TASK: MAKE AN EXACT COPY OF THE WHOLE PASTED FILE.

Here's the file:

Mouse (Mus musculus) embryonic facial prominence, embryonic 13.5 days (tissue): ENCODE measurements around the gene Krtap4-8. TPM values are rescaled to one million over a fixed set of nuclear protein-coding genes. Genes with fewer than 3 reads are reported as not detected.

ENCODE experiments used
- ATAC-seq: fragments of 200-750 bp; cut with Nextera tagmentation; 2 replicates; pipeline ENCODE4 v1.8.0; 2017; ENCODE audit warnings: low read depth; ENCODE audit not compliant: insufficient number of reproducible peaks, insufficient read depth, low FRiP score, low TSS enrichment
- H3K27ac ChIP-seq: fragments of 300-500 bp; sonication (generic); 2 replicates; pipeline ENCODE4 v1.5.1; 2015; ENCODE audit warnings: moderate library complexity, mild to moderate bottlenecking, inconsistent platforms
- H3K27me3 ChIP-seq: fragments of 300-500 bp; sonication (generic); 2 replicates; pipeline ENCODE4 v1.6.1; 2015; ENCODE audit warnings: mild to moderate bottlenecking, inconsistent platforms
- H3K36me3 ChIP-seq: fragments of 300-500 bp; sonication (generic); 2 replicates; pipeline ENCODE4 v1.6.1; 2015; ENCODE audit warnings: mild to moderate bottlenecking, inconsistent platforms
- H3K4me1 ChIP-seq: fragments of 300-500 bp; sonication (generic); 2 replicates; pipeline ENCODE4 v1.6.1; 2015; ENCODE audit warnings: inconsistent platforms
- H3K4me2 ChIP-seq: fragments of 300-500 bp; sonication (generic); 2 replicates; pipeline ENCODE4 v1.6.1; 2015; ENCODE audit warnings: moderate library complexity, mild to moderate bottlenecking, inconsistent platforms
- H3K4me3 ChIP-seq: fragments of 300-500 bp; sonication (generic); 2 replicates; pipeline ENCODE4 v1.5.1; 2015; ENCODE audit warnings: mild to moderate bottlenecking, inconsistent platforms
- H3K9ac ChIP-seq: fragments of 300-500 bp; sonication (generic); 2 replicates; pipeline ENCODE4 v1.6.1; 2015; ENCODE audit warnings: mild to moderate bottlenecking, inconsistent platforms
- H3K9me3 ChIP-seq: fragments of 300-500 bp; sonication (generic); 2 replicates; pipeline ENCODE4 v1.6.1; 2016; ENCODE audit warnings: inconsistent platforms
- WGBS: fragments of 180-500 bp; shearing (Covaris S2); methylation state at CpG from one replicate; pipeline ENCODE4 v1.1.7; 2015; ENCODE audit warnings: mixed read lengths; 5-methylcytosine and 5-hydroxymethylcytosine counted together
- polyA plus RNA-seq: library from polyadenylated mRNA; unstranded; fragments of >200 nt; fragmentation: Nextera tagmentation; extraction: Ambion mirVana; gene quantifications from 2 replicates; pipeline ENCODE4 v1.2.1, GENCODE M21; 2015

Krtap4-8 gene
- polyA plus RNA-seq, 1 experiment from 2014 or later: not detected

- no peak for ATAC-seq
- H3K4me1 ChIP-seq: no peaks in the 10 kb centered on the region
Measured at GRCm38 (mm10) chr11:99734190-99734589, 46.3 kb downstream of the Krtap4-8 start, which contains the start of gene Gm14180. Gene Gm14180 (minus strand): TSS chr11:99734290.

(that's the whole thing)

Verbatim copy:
Mouse (Mus musculus) embryonic facial prominence, embryonic 13.5 days (tissue): ENCODE measurements around the gene Krtap4-8. TPM values are rescaled to one million over a fixed set of nuclear protein-coding genes. Genes with fewer than 3 reads are reported as not detected.

ENCODE experiments used
- ATAC-seq: fragments of 200-750 bp; cut with Nextera tagmentation; 2 replicates; pipeline ENCODE4 v1.8.0; 2017; ENCODE audit warnings: low read depth; ENCODE audit not compliant: insufficient number of reproducible peaks, insufficient read depth, low FRiP score, low TSS enrichment
- H3K27ac ChIP-seq: fragments of 300-500 bp; sonication (generic); 2 replicates; pipeline ENCODE4 v1.5.1; 2015; ENCODE audit warnings: moderate library complexity, mild to moderate bottlenecking, inconsistent platforms
- H3K27me3 ChIP-seq: fragments of 300-500 bp; sonication (generic); 2 replicates; pipeline ENCODE4 v1.6.1; 2015; ENCODE audit warnings: mild to moderate bottlenecking, inconsistent platforms
- H3K36me3 ChIP-seq: fragments of 300-500 bp; sonication (generic); 2 replicates; pipeline ENCODE4 v1.6.1; 2015; ENCODE audit warnings: mild to moderate bottlenecking, inconsistent platforms
- H3K4me1 ChIP-seq: fragments of 300-500 bp; sonication (generic); 2 replicates; pipeline ENCODE4 v1.6.1; 2015; ENCODE audit warnings: inconsistent platforms
- H3K4me2 ChIP-seq: fragments of 300-500 bp; sonication (generic); 2 replicates; pipeline ENCODE4 v1.6.1; 2015; ENCODE audit warnings: moderate library complexity, mild to moderate bottlenecking, inconsistent platforms
- H3K4me3 ChIP-seq: fragments of 300-500 bp; sonication (generic); 2 replicates; pipeline ENCODE4 v1.5.1; 2015; ENCODE audit warnings: mild to moderate bottlenecking, inconsistent platforms
- H3K9ac ChIP-seq: fragments of 300-500 bp; sonication (generic); 2 replicates; pipeline ENCODE4 v1.6.1; 2015; ENCODE audit warnings: mild to moderate bottlenecking, inconsistent platforms
- H3K9me3 ChIP-seq: fragments of 300-500 bp; sonication (generic); 2 replicates; pipeline ENCODE4 v1.6.1; 2016; ENCODE audit warnings: inconsistent platforms
- WGBS: fragments of 180-500 bp; shearing (Covaris S2); methylation state at CpG from one replicate; pipeline ENCODE4 v1.1.7; 2015; ENCODE audit warnings: mixed read lengths; 5-methylcytosine and 5-hydroxymethylcytosine counted together
- polyA plus RNA-seq: library from polyadenylated mRNA; unstranded; fragments of >200 nt; fragmentation: Nextera tagmentation; extraction: Ambion mirVana; gene quantifications from 2 replicates; pipeline ENCODE4 v1.2.1, GENCODE M21; 2015

Krtap4-8 gene
- polyA plus RNA-seq, 1 experiment from 2014 or later: not detected

- no peak for ATAC-seq
- H3K4me1 ChIP-seq: no peaks in the 10 kb centered on the region
Measured at GRCm38 (mm10) chr11:99734190-99734589, 46.3 kb downstream of the Krtap4-8 start, which contains the start of gene Gm14180. Gene Gm14180 (minus strand): TSS chr11:99734290.